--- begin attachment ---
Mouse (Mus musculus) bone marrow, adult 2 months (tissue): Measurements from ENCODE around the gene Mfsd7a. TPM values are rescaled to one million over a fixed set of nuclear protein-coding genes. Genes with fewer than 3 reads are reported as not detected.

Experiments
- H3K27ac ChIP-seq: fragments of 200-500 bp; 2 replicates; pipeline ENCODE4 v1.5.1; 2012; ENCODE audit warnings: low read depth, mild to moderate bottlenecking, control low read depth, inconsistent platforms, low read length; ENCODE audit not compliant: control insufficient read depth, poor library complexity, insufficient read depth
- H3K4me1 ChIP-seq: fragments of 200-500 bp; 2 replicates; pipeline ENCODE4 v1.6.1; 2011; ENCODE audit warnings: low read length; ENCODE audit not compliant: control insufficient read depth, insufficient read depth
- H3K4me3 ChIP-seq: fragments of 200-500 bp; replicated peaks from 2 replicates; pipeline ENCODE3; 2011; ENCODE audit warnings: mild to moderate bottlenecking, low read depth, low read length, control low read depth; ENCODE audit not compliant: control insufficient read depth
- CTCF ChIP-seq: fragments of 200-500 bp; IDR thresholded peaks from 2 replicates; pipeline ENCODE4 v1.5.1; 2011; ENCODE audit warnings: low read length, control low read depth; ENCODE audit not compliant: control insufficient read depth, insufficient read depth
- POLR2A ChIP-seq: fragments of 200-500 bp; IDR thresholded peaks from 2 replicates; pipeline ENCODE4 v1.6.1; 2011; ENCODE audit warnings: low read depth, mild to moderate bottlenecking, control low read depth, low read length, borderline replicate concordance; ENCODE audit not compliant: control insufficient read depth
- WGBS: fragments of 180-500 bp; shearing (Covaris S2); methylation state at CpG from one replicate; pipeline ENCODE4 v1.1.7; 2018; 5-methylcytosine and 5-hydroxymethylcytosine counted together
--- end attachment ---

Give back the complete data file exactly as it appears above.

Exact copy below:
Mouse (Mus musculus) bone marrow, adult 2 months (tissue): Measurements from ENCODE around the gene Mfsd7a. TPM values are rescaled to one million over a fixed set of nuclear protein-coding genes. Genes with fewer than 3 reads are reported as not detected.

Experiments
- H3K27ac ChIP-seq: fragments of 200-500 bp; 2 replicates; pipeline ENCODE4 v1.5.1; 2012; ENCODE audit warnings: low read depth, mild to moderate bottlenecking, control low read depth, inconsistent platforms, low read length; ENCODE audit not compliant: control insufficient read depth, poor library complexity, insufficient read depth
- H3K4me1 ChIP-seq: fragments of 200-500 bp; 2 replicates; pipeline ENCODE4 v1.6.1; 2011; ENCODE audit warnings: low read length; ENCODE audit not compliant: control insufficient read depth, insufficient read depth
- H3K4me3 ChIP-seq: fragments of 200-500 bp; replicated peaks from 2 replicates; pipeline ENCODE3; 2011; ENCODE audit warnings: mild to moderate bottlenecking, low read depth, low read length, control low read depth; ENCODE audit not compliant: control insufficient read depth
- CTCF ChIP-seq: fragments of 200-500 bp; IDR thresholded peaks from 2 replicates; pipeline ENCODE4 v1.5.1; 2011; ENCODE audit warnings: low read length, control low read depth; ENCODE audit not compliant: control insufficient read depth, insufficient read depth
- POLR2A ChIP-seq: fragments of 200-500 bp; IDR thresholded peaks from 2 replicates; pipeline ENCODE4 v1.6.1; 2011; ENCODE audit warnings: low read depth, mild to moderate bottlenecking, control low read depth, low read length, borderline replicate concordance; ENCODE audit not compliant: control insufficient read depth
- WGBS: fragments of 180-500 bp; shearing (Covaris S2); methylation state at CpG from one replicate; pipeline ENCODE4 v1.1.7; 2018; 5-methylcytosine and 5-hydroxymethylcytosine counted together